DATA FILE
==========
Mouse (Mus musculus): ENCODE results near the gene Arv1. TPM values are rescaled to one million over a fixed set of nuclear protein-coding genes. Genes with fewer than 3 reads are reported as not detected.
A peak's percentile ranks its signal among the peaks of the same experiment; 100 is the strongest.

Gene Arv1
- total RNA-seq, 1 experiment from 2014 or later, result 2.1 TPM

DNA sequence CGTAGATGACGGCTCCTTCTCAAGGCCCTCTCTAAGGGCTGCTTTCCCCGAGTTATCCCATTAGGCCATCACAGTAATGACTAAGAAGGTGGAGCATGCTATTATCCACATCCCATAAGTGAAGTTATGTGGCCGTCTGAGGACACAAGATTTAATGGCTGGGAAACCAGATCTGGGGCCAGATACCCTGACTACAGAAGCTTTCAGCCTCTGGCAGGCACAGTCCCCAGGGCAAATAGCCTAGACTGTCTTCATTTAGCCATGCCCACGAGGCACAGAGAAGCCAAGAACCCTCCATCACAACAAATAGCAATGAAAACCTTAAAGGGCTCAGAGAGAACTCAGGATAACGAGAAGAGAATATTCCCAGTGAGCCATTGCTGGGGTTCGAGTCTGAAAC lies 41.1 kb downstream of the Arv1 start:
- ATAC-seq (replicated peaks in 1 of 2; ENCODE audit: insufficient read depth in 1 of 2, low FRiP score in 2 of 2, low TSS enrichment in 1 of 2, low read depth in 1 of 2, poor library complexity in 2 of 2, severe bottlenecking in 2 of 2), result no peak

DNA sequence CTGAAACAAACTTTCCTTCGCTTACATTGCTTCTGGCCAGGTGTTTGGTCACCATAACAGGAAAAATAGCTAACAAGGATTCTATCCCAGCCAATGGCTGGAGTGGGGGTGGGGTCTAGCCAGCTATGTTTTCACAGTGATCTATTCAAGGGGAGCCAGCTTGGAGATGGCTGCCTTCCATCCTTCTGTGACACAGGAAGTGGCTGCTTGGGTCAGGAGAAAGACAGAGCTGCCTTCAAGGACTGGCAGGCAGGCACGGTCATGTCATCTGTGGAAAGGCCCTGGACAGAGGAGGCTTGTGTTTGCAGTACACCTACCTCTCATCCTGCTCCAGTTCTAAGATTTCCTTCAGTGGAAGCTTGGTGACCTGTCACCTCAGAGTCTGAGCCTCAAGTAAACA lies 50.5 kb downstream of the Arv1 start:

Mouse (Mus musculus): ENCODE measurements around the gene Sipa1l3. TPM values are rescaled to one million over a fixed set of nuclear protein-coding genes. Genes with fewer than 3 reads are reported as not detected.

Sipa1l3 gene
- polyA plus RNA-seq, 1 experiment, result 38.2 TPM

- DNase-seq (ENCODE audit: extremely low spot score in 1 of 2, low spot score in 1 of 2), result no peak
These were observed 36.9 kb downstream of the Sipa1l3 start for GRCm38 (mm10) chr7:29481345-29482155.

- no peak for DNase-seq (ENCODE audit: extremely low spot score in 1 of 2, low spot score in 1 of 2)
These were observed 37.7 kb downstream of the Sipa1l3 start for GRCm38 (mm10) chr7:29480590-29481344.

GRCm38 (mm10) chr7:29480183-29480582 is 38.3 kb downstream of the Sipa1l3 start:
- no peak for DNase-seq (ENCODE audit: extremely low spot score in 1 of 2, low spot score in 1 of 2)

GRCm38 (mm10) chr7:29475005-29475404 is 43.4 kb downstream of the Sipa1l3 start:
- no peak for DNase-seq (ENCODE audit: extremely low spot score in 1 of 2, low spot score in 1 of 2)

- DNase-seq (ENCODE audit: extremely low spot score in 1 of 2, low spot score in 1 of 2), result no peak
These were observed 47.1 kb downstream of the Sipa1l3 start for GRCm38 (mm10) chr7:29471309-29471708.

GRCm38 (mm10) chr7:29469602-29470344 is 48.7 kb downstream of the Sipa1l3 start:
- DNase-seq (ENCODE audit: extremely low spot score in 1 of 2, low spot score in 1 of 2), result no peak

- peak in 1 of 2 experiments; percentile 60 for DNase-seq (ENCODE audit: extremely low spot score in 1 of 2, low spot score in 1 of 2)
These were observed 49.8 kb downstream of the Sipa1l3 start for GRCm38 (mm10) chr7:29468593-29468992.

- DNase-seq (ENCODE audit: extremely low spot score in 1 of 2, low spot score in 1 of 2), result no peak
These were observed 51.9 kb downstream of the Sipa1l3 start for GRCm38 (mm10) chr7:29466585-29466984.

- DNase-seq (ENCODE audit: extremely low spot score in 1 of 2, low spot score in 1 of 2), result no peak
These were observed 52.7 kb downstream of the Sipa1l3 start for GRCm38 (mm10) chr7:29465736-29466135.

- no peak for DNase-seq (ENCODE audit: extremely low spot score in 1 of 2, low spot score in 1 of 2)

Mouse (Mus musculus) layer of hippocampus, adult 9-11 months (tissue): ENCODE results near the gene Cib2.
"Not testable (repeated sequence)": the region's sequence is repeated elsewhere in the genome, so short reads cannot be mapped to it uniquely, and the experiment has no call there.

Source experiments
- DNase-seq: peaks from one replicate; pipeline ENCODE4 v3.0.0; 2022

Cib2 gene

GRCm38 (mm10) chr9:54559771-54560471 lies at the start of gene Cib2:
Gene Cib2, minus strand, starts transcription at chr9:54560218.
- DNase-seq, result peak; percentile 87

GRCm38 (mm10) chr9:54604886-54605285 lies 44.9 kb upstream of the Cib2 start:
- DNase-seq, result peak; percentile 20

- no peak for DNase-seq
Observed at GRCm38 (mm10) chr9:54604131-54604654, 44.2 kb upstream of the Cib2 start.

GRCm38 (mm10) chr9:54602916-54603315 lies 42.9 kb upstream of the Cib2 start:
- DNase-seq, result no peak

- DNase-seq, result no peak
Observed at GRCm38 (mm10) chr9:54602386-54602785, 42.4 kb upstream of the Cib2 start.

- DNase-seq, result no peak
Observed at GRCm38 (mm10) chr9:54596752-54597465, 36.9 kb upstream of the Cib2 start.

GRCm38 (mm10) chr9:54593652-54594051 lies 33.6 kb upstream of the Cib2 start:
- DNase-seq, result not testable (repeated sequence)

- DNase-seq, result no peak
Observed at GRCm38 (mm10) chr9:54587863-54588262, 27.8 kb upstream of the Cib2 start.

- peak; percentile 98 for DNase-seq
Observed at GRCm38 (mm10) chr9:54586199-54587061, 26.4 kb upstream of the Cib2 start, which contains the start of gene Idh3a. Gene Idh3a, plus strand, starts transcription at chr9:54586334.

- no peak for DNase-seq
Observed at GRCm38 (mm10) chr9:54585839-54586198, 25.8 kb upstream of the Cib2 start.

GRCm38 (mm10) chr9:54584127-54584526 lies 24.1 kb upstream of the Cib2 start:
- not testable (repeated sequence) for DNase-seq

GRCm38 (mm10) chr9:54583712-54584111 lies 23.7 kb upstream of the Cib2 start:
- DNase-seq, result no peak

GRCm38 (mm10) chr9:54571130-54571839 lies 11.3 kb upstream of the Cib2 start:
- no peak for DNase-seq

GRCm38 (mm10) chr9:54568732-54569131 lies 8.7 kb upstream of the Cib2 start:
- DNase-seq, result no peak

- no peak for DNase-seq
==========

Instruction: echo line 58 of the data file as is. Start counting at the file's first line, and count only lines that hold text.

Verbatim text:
GRCm38 (mm10) chr9:54583712-54584111 lies 23.7 kb upstream of the Cib2 start: